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Nat Neurosci. 2014 Oct;17(10):1313-5. doi: 10.1038/nn.3768. Epub 2014 Jul 27.

'Silent' mitral cells dominate odor responses in the olfactory bulb of awake mice.

Author information

1
1] Behavioural Neurophysiology, Max Planck Institute for Medical Research, Heidelberg, Germany. [2] Division of Neurophysiology, MRC National Institute for Medical Research, London, UK.
2
1] Behavioural Neurophysiology, Max Planck Institute for Medical Research, Heidelberg, Germany. [2] Department of Anatomy and Cell Biology, Faculty of Medicine, University of Heidelberg, Heidelberg, Germany.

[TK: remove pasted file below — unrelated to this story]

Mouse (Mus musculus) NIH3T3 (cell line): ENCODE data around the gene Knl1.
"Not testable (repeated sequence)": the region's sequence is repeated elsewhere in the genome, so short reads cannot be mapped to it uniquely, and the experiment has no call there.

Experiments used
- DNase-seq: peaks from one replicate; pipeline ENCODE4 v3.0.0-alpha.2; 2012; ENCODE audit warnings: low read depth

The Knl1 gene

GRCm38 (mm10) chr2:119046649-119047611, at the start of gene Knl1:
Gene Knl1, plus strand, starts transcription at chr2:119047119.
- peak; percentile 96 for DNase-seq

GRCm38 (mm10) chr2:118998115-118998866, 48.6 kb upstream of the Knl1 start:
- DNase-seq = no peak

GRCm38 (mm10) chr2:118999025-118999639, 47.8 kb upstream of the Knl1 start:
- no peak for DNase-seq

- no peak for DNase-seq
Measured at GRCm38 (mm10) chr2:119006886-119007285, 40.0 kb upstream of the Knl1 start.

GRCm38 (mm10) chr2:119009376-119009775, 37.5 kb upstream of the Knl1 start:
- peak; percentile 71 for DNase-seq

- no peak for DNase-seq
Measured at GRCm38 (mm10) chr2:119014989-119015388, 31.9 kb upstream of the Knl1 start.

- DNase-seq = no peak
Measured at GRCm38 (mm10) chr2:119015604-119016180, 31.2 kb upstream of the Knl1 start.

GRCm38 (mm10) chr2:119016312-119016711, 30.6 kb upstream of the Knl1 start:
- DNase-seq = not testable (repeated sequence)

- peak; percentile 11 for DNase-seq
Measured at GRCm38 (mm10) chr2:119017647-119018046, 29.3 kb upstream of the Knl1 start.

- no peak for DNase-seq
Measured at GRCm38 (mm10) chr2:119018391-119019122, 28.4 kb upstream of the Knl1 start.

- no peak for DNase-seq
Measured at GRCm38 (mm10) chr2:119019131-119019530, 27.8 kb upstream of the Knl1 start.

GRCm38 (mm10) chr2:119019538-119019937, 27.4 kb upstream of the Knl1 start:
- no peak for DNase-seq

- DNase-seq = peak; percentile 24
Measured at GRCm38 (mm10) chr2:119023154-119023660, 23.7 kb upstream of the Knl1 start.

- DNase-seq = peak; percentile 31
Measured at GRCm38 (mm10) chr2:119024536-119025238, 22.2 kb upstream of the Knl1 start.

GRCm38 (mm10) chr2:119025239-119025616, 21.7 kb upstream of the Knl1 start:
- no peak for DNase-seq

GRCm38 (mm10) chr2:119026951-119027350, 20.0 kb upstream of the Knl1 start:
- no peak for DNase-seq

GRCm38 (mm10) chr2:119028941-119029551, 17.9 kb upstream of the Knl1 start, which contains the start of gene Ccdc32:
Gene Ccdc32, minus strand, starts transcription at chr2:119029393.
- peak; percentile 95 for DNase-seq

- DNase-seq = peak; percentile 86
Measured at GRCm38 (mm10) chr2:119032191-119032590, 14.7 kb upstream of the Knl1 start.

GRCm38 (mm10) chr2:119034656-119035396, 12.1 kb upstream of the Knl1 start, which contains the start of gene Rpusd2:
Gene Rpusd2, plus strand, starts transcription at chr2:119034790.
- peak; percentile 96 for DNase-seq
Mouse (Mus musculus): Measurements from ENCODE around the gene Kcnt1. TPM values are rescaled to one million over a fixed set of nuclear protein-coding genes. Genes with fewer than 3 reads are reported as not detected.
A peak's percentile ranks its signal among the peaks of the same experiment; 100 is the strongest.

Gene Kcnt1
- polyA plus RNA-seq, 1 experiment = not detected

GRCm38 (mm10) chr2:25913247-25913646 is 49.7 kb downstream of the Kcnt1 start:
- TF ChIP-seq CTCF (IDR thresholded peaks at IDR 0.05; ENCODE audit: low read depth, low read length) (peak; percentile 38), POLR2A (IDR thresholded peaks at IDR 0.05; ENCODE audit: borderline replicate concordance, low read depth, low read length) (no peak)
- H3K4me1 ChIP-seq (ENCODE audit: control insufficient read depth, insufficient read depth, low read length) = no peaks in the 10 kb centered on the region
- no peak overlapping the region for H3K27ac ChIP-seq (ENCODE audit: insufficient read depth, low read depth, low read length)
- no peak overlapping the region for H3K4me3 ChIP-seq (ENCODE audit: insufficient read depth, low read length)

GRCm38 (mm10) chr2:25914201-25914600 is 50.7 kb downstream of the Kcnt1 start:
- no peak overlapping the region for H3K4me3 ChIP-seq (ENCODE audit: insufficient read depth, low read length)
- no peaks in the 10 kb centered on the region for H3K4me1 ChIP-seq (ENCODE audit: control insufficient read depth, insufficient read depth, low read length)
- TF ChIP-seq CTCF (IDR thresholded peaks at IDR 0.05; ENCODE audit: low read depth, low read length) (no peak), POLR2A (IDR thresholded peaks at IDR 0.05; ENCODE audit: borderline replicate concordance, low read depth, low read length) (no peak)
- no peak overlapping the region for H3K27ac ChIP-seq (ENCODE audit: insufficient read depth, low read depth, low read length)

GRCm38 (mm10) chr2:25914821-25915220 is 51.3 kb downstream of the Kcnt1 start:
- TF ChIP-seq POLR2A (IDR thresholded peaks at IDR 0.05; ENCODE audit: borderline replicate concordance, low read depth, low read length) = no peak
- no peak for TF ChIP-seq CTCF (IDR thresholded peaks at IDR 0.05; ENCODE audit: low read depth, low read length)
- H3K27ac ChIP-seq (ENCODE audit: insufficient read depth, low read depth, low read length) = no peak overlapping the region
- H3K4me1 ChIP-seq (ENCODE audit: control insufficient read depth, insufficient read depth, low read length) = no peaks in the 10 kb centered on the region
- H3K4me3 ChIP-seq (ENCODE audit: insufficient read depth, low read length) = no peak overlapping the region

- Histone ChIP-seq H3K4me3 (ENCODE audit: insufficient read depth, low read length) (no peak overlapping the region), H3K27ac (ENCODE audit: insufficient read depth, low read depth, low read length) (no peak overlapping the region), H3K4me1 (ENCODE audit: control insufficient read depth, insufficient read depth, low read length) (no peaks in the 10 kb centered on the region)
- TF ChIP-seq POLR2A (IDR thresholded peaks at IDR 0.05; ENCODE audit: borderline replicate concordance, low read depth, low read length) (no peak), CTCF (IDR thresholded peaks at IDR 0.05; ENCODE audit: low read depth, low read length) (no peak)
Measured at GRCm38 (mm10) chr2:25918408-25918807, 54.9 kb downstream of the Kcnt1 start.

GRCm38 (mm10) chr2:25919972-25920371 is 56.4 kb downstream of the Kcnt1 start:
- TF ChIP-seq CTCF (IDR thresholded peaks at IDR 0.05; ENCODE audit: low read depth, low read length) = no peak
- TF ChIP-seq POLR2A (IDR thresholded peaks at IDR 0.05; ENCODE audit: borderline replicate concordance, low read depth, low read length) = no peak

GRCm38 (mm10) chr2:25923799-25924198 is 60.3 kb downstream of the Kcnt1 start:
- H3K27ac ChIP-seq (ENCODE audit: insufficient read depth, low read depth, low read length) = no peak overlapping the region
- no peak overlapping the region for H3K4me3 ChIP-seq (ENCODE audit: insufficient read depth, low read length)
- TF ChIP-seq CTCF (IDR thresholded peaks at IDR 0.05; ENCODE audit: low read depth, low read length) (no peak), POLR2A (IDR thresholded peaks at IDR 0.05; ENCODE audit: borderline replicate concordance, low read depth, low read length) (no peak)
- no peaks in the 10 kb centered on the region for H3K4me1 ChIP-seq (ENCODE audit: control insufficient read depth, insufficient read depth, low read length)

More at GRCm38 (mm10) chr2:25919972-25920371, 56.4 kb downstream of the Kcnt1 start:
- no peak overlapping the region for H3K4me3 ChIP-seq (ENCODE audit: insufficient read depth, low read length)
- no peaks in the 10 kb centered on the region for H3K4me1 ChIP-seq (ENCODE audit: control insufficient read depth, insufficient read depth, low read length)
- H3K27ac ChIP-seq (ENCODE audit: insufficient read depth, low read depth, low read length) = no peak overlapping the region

3
1] Behavioural Neurophysiology, Max Planck Institute for Medical Research, Heidelberg, Germany. [2] Division of Neurophysiology, MRC National Institute for Medical Research, London, UK. [3] Department of Anatomy and Cell Biology, Faculty of Medicine, University of Heidelberg, Heidelberg, Germany. [4] Department of Neuroscience, Physiology and Pharmacology, University College London, London, UK.

Abstract

How wakefulness shapes neural activity is a topic of intense discussion. In the awake olfactory bulb, high activity with weak sensory-evoked responses has been reported in mitral/tufted cells (M/TCs). Using blind whole-cell recordings, we found 33% of M/TCs to be 'silent', yet still show strong sensory responses, with weak or inhibitory responses in 'active' neurons. Thus, a previously missed M/TC subpopulation can exert powerful influence over the olfactory bulb.

PMID:
25064849
PMCID:
PMC4176944
DOI:
10.1038/nn.3768
[Indexed for MEDLINE]
Free PMC Article

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